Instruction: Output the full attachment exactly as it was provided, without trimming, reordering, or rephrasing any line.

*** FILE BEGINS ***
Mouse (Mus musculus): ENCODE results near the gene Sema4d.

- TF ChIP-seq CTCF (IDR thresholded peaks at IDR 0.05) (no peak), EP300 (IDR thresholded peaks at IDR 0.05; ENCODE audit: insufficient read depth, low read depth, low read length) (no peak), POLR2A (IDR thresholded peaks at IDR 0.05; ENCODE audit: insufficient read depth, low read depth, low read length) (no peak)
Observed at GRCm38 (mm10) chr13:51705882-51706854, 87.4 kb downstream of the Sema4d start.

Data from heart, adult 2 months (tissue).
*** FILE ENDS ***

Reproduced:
Mouse (Mus musculus): ENCODE results near the gene Sema4d.

- TF ChIP-seq CTCF (IDR thresholded peaks at IDR 0.05) (no peak), EP300 (IDR thresholded peaks at IDR 0.05; ENCODE audit: insufficient read depth, low read depth, low read length) (no peak), POLR2A (IDR thresholded peaks at IDR 0.05; ENCODE audit: insufficient read depth, low read depth, low read length) (no peak)
Observed at GRCm38 (mm10) chr13:51705882-51706854, 87.4 kb downstream of the Sema4d start.

Data from heart, adult 2 months (tissue).